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‘Problemista’ - more than a toy story

A woman with purple hair looking at an egg on her head.
Marcus Falcão / THE GATEPOST

By Kristel Erguiza 

Staff Writer 

What do immigration, Cabbage Patch Kids™, and eggs have in common? “Problemista” answers that question. In Julio Torres’ directorial debut, his film also debuts the question that most immigrants have, which is, “How do I survive in America?”

With Torres as the main character, Alejandro, and Tilda Swinton as the eccentric art critic and employer of Torres’ character, Elizabeth, this movie tackles issues of racism and job stability all in New York! He is an aspiring toy creator - he had been faced with rejection from Hasbro, and wanted to build a life for himself as well.

The ideas that Alejandro has when sending them to Hasbro were very interesting to me and made me laugh so hard! A Cabbage Patch Kid™ with a smartphone that sends mean texts with her friends, a Barbie doll with crossed fingers behind her back to show her untrustworthiness, a fake snake that apologizes for scaring you. It was funny seeing niche things that our generation and teenagers would understand.

This movie has become one of my favorite surrealist comedies I’ve seen. One aspect of the movie I really enjoyed was the bright colors. It felt like I was experiencing what Alejandro was, with the crazy colors showing what his life in Bushwick was like, rushing around trying to get his green card to stay in America. 

I found that placing the setting of this movie up in New York was very prevalent because it’s the place most people consider the epicenter of immigration and where America really is a “melting pot.”

Continuing onto the issue of immigration shown throughout this movie, it shows scenes of Alejandro and his mother having touching talks about life in Bushwick vs. El Salvador, and how they both have the same artistic lens in life, with his mother also being an artist and wanting to help her son with the life that they feel like he deserves.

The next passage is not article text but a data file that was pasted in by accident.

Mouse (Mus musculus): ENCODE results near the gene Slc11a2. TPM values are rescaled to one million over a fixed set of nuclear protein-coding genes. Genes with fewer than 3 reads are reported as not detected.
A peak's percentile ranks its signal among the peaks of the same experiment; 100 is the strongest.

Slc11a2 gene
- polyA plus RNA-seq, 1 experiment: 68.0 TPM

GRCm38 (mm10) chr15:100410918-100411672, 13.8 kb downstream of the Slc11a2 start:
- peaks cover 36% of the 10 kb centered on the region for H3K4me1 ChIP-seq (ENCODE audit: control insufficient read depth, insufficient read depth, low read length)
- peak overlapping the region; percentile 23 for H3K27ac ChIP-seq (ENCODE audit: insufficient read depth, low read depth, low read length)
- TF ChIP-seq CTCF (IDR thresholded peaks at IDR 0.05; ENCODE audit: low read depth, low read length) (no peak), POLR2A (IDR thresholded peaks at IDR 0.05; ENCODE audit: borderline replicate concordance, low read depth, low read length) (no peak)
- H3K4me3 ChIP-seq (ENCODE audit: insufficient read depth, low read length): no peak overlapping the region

Feeling very anxious throughout the movie was something that I never really had experienced before while watching something. When there were scenes with Larry Owens of “Abbott Elementary” fame, who played Craigslist personified, it made me feel like I needed to go get a job from Craigslist because of how demanding his character made Alejandro feel.

Trying to get money to pay for his visa fees, he ventures out for different jobs, including being a cleaning boy and renting out his room to strangers. Wanting to have a better life for himself is shown throughout his resilience and effort to get a new job.

Another scene that made me feel really mad and uneasy was the scene with the Bank of America. Alejandro’s account is overdrafted and he has to have a back and forth with a worker, which culminates in him not even getting the result that he desperately wanted. 

The character of Elizabeth played by Swinton gave me flashbacks to bosses that I didn’t really vibe with, but were still very good at making sure that their employees had what they needed to do a good job. Swinton’s character was very electric, and made sure Elizabeth had the second laugh or second word when it came to others, which I found very hilarious.


The motif of eggs symbolizes how misunderstood everybody in this movie was, especially Alejandro. Being discontent with what life brings them, Alejandro and Elizabeth both forge a path that helps them succeed in what they want in life. 

Knowing what you want in life, and knowing how to get it, is important. And that’s what “Problemista” helps us figure out. 

Rating: B- 

Eating eggs and looking at toys will never be the same! 



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